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Navigating the Transition: Identifying Pathways to Careers in the Insurance Industry

Canada’s insurance industry is poised for significant growth in the coming years,even with the abundance of job vacancies already existing. This additional growth will create even more demand for skilled professionals to fill numerous job opportunities. The current workforce of nearly 250,000 employees in the insurance carrier and related sectors is expected to grow by 50,000 new jobs by 2040. Staring down these growth prospects, human capital is expected to remain a critical issue for Canadian insurance businesses in the coming years.

In April 2021, The Conference Board of Canada launched OpportuNext, which is a free-to-use career tool created in partnership with the Future Skills Centre. Using big data, it matches a person’s unique skill set with viable career paths. This tool was used to identify roles with skill profiles similar to three select insurance industry occupations:

(1) insurance underwriters,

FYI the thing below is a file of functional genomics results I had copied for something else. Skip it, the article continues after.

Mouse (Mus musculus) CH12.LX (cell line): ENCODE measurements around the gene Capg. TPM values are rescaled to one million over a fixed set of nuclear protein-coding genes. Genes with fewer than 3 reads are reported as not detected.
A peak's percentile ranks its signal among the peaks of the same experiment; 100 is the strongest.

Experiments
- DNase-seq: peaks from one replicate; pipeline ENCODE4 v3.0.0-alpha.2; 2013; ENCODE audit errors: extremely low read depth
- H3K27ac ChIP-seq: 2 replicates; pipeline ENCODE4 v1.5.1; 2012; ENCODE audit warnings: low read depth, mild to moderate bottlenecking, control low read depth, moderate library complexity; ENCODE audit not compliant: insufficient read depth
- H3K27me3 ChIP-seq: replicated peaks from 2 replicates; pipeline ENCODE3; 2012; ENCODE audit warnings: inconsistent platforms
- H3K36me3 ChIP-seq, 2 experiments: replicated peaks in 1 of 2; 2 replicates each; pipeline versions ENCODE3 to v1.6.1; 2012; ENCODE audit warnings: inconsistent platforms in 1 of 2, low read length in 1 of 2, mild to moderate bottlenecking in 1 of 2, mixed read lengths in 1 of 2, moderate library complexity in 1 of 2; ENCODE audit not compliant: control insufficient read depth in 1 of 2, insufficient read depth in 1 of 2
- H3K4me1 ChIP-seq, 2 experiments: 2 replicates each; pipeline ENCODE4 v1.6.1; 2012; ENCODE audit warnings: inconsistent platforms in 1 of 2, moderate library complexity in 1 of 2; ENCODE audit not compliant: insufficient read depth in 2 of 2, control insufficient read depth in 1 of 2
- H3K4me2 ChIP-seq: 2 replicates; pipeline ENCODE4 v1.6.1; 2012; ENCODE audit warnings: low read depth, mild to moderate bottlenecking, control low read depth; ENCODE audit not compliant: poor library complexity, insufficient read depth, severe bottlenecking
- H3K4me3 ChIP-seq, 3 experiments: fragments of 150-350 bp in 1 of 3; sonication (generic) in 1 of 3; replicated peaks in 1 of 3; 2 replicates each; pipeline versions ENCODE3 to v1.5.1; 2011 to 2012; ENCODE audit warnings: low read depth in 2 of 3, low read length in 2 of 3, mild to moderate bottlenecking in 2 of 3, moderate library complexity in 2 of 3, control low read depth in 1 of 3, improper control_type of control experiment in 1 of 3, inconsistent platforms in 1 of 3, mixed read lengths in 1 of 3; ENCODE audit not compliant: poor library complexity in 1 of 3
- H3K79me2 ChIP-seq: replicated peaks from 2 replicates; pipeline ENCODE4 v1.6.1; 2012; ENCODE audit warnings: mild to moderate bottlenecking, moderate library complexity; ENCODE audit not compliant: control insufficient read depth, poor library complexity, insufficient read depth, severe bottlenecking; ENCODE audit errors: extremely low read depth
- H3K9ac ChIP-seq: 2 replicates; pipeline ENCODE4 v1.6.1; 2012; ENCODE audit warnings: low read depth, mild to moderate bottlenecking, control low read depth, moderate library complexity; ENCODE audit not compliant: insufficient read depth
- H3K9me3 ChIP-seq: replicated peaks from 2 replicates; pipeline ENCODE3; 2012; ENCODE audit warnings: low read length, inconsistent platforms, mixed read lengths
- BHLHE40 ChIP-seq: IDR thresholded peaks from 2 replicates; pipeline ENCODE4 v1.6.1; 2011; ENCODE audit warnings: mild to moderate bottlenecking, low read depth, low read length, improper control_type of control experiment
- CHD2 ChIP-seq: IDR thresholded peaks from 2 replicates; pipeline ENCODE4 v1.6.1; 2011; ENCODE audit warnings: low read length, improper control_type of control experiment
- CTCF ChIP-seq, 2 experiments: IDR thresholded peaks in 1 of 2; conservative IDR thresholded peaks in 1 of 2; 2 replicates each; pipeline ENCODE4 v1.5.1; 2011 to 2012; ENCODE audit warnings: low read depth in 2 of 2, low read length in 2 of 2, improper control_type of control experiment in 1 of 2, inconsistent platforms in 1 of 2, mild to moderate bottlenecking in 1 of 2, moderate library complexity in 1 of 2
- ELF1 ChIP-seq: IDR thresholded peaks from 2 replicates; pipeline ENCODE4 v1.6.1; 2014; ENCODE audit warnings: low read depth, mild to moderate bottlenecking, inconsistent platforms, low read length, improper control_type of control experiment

(2) adjusters and claims examiners, and

(3) agents and brokers.

Within this list, we looked at the skills sets associated with these jobs and considered which roles were high risk for disruption due to automation and which had low mobility or few options to transition to lower-risk occupations. We offer recommendations to support employers, post-secondary institutions, and policy-makers that may help in developing a robust talent pipeline for insurance businesses.

A group of three people where two are shaking hands and smiling.

Key insights

Insurance professionals and job seekers agree that a knowledge gap exists between the insurance industry and job seekers about the opportunities available in the industry and the pathways to success. Both groups agree that this is a considerable barrier to attracting talent.

Job seekers frequently cite the costs associated with transitioning to the sector as a significant barrier. A traditional pathway to working in the insurance industry is through formal training. However, two years without wages, plus tuition costs, would not allow many job seekers to make ends meet.

Employers and post-secondary institutions can use targeted marketing to raise job seeker awareness about pathways to the industry and focus on recruitment from sectors that have high skills similarities and may be at risk of automation.

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